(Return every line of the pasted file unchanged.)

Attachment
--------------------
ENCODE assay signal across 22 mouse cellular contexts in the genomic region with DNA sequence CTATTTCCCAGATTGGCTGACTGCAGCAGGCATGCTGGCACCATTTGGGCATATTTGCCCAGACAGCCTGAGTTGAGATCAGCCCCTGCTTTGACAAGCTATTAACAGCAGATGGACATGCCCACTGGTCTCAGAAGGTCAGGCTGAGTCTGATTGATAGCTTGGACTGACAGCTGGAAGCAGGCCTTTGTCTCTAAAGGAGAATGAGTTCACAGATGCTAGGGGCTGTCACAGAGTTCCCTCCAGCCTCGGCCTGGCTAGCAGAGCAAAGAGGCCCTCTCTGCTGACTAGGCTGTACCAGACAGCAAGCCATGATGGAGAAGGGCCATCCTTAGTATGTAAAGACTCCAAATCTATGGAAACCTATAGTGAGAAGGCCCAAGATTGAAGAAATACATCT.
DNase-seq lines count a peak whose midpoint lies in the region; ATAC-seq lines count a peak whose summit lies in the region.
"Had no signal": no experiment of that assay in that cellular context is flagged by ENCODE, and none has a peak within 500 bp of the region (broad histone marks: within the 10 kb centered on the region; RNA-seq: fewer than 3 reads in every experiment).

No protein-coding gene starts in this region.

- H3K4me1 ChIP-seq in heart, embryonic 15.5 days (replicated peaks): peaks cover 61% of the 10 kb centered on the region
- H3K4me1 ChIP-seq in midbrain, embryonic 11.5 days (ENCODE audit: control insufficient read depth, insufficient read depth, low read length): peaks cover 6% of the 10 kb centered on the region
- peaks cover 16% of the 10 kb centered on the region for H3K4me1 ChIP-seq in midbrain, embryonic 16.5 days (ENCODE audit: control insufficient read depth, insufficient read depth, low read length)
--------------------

ENCODE assay signal across 22 mouse cellular contexts in the genomic region with DNA sequence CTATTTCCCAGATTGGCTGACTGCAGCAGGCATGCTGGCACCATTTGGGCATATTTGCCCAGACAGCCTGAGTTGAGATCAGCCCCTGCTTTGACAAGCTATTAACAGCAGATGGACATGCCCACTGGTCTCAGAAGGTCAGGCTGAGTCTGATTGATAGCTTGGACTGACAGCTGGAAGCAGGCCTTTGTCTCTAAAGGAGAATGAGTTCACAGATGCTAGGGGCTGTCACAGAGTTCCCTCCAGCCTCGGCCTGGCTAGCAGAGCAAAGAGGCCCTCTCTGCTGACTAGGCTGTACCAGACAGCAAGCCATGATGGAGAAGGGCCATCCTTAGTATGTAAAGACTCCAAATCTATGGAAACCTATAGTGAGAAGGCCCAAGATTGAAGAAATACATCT.
DNase-seq lines count a peak whose midpoint lies in the region; ATAC-seq lines count a peak whose summit lies in the region.
"Had no signal": no experiment of that assay in that cellular context is flagged by ENCODE, and none has a peak within 500 bp of the region (broad histone marks: within the 10 kb centered on the region; RNA-seq: fewer than 3 reads in every experiment).

No protein-coding gene starts in this region.

- H3K4me1 ChIP-seq in heart, embryonic 15.5 days (replicated peaks): peaks cover 61% of the 10 kb centered on the region
- H3K4me1 ChIP-seq in midbrain, embryonic 11.5 days (ENCODE audit: control insufficient read depth, insufficient read depth, low read length): peaks cover 6% of the 10 kb centered on the region
- peaks cover 16% of the 10 kb centered on the region for H3K4me1 ChIP-seq in midbrain, embryonic 16.5 days (ENCODE audit: control insufficient read depth, insufficient read depth, low read length)